Arafat and Prime Minister Mahmoud Abbas have disagreed in the past week on key appointments and control of Palestinian security forces, which under the U.S.-backed "road map" peace plan are required to dismantle militant groups.
"I think we must put an end to this internal crisis. We have to find a formula to organize relations between the presidency and (Abbas') council. We face a serious challenge from the Israelis," Palestinian Information Minister Nabil Amr said at a news conference in the West Bank town of Ramallah.
A senior Israeli official, speaking on condition of anonymity, said Israel told U.S. officials it will not deal with Arafat "or any marionette that he puts in place" of Abbas.
Arafat reluctantly appointed Abbas, his PLO deputy, as the Palestinians' first prime minister in April under pressure from Israel and the United States, which have tried to sideline Arafat and want an alternative leader.
Palestinian mediators were shuttling between Arafat and Abbas seeking to try to bridge their differences, officials said.
"The situation had reached a stage where it was not acceptable to anybody," said Ahmed Qureia, speaker of the Palestinian parliament. "It has its effects on the entire process, and that's why it is very dangerous."
A Palestinian parliament meeting scheduled for Monday was pushed back to Thursday. Abbas was trying to garner support after the latest violence and was to address legislators on his achievements during his first 100 days in office.
The disputes persisted a day after Israel killed a leading Hamas militant and his assistant in a helicopter missile strike in the Gaza Strip on Saturday. Israel has killed 10 Hamas members in five missile strikes in Gaza since a Hamas suicide bomber killed 21 people in Jerusalem on Aug. 19.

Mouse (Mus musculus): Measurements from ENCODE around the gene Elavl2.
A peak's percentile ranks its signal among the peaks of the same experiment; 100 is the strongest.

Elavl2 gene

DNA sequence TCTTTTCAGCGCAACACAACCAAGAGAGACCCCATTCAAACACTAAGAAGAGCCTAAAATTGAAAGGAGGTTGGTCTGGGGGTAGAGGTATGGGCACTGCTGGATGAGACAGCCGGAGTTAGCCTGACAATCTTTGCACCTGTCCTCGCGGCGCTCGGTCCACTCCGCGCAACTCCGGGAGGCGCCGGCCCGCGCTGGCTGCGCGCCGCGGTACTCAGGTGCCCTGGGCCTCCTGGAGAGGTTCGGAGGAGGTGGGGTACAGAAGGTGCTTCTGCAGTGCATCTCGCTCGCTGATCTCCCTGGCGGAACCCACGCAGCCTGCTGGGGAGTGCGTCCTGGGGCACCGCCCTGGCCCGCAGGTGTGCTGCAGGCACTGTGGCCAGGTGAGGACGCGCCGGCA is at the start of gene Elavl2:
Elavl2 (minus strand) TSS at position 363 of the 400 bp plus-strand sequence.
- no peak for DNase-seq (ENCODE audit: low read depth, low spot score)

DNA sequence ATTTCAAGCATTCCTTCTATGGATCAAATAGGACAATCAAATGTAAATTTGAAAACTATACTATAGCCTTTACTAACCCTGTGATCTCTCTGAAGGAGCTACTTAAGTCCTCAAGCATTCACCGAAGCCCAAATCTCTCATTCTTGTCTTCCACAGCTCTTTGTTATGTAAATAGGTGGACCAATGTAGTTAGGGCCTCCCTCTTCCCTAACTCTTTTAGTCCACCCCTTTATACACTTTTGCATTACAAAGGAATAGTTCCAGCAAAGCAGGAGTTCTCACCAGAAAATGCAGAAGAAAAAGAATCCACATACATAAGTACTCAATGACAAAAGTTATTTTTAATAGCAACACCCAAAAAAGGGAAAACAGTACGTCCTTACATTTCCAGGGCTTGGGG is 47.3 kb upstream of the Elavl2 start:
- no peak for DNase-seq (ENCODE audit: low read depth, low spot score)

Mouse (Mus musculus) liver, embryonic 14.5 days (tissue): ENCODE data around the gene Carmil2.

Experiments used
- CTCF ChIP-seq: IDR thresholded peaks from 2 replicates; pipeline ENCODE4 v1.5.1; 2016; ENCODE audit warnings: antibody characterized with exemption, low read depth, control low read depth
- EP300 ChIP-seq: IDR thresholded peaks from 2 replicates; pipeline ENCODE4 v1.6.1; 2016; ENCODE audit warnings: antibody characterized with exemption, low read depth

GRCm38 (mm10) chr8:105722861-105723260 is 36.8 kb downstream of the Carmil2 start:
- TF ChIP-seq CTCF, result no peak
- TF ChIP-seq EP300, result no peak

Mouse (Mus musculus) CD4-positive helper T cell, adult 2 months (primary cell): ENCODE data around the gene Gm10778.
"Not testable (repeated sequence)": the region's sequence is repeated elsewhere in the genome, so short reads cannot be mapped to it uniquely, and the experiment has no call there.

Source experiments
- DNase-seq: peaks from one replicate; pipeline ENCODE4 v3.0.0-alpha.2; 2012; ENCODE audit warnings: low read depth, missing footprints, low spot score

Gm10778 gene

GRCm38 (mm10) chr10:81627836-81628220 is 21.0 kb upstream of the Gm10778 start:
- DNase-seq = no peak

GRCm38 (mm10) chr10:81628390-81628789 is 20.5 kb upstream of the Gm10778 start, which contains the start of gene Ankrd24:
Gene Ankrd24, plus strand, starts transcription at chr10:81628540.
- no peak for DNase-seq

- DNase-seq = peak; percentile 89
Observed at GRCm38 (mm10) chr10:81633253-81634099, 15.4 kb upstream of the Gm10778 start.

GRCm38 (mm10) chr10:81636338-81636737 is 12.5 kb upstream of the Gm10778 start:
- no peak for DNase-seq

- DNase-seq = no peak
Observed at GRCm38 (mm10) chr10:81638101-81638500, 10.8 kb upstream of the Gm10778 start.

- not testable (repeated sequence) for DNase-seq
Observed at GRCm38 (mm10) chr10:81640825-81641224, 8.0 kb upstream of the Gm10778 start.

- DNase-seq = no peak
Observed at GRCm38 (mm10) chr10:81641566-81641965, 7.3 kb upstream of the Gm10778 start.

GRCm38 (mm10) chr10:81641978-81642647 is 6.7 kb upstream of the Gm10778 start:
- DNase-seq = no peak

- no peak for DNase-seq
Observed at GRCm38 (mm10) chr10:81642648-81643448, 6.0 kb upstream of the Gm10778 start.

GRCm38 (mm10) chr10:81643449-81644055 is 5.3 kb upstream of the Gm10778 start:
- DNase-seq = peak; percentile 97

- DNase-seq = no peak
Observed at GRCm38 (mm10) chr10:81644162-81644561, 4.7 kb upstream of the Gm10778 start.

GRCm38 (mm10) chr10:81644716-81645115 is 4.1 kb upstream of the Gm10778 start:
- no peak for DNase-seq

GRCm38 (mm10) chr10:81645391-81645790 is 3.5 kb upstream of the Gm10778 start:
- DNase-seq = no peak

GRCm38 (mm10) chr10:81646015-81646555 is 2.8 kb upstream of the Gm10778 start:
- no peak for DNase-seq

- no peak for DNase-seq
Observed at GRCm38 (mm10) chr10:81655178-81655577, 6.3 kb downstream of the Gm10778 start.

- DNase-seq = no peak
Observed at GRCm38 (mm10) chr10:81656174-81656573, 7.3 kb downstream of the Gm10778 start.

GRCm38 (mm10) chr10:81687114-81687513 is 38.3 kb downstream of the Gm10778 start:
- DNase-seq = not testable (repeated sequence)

In the latest attack, Israeli helicopters fired four missiles at a pickup truck carrying the two militants, witnesses said. Two bystanders were wounded.
Israeli troops on Saturday also killed an 8-year-old girl and wounded seven other Palestinians with submachine gun fire in the Gaza Strip's Khan Younis refugee camp, witnesses and hospital officials said. The girl, Aya Fayad, was shot in the chest while riding her bicycle, witnesses said.
Soldiers fired at an area where Palestinian militants were detonating roadside bombs on a patrol route, the army said. Militants in the same area later fired three mortar shells at a Jewish settlement, damaging a house but injuring no one, the army said.
Hamas claimed responsibility for a sniper attack Sunday that wounded an Israeli man in his car near a Jewish settlement in the Gaza Strip. The man was in critical condition.
Palestinians have been firing mortars and homemade rockets in recent days at Israeli settlements in Gaza and towns in Israel.
After Saturday's missile strike, some 5,000 Palestinians marched in a funeral procession in Gaza urging revenge.
An armed Hamas member told mourners that Israeli Prime Minister Ariel Sharon "will soon receive a very painful message from the Hamas military wing in retaliation for his crimes against the Palestinian people."
Israel will continue to target militants so long as the Palestinian Authority does not act to rein them in, Foreign Ministry official Gideon Meir said.
"We cannot expose our children to the continuous massacre which we witnessed in Jerusalem," Meir said, accusing Abbas of failing to fulfill commitments under the U.S.-backed "road map" peace plan.
The Aug. 19 suicide bombing combined with Israel's missile strikes has left the plan in tatters and destroyed a cease-fire militant groups declared on June 29.
Abbas has said Israel's strikes make it virtually impossible for him to crack down on militant groups.
On Saturday, dozens of armed men loyal to Arafat turned out in the Gaza Strip to try to block the replacement of one of Arafat's supporters at the head of a civil service department.
Abbas' Cabinet picked Sakher Basseso, governor of northern Gaza, to take over the post. But ousted Arafat loyalist Mohammed Abu Sharia has refused to go.
For nearly two years, Israeli troops and threats have kept Arafat stranded at his sandbagged West Bank headquarters, which has been heavily damaged by tank shells and bulldozers.
U.S. officials have urged the 74-year-old Arafat to give Abbas full control of security forces to facilitate a crackdown on militants, but Arafat has resisted.